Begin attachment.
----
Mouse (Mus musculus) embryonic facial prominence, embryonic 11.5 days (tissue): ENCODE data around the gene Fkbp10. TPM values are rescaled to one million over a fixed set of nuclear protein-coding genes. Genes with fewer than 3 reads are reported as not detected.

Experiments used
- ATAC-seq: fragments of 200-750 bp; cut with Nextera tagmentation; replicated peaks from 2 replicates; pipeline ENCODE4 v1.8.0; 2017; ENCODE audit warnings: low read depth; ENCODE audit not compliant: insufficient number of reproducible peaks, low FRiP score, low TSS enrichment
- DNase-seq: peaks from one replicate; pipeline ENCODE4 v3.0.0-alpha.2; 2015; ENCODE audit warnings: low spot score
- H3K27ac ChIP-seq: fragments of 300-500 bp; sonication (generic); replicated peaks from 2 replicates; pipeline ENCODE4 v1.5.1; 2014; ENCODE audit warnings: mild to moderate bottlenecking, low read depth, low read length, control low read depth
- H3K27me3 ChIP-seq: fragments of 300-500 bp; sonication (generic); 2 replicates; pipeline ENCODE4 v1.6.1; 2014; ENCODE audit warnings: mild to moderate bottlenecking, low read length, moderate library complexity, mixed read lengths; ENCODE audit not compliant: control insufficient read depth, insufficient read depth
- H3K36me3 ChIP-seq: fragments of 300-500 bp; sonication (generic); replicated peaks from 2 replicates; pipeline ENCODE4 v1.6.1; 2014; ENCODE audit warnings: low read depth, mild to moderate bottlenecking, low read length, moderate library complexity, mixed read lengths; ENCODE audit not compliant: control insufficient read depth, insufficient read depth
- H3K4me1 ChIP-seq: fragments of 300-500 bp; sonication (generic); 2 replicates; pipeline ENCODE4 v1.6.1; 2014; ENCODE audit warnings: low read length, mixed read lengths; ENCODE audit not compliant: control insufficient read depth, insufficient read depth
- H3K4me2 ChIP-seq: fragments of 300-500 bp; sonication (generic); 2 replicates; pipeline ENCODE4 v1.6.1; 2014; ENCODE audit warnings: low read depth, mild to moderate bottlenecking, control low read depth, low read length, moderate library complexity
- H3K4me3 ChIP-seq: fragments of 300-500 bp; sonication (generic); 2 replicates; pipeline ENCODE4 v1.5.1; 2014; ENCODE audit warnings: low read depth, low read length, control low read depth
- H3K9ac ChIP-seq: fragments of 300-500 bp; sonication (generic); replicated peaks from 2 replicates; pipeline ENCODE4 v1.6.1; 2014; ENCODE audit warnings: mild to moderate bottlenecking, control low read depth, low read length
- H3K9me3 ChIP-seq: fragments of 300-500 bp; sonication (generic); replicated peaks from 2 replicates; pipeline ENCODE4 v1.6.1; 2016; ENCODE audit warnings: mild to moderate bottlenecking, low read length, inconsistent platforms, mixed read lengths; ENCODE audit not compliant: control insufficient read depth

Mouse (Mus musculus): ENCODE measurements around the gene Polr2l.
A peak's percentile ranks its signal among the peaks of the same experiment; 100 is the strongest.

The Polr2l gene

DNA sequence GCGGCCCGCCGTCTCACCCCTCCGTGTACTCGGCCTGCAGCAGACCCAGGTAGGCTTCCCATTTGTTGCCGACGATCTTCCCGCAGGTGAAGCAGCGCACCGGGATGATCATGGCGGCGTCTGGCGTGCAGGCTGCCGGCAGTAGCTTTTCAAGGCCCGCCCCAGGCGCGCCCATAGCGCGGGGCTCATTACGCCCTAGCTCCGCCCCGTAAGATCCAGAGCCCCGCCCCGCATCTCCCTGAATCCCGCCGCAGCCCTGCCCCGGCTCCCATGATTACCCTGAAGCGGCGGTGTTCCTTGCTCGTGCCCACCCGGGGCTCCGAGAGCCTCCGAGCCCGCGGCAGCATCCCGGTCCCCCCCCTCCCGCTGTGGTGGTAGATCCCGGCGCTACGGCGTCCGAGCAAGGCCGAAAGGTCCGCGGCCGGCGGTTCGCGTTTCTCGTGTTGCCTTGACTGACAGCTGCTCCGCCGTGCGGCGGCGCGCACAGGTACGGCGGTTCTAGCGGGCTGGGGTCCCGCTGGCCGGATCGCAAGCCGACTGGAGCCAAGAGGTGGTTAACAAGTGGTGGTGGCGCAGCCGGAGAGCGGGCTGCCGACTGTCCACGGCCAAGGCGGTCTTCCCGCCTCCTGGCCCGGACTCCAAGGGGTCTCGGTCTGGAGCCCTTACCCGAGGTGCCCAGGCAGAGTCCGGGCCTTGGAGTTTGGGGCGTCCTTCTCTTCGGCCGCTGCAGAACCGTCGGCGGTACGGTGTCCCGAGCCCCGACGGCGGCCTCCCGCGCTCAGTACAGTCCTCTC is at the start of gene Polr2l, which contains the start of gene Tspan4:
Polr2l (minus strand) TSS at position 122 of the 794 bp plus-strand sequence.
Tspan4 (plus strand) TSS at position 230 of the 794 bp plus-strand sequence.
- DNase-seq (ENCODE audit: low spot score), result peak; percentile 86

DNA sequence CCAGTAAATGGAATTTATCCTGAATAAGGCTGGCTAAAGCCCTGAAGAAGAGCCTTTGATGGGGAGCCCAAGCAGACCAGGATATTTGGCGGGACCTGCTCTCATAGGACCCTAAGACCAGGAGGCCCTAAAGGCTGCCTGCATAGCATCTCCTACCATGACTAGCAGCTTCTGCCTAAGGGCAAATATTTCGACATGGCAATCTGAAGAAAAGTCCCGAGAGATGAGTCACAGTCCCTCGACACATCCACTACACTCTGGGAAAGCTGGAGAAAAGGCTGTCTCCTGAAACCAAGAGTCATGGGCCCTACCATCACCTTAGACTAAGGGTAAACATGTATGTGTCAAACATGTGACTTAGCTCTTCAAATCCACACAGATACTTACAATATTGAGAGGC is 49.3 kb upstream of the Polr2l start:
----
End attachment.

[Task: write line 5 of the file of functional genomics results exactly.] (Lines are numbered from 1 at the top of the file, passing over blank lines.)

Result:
- H3K27ac ChIP-seq: fragments of 300-500 bp; sonication (generic); replicated peaks from 2 replicates; pipeline ENCODE4 v1.5.1; 2014; ENCODE audit warnings: mild to moderate bottlenecking, low read depth, low read length, control low read depth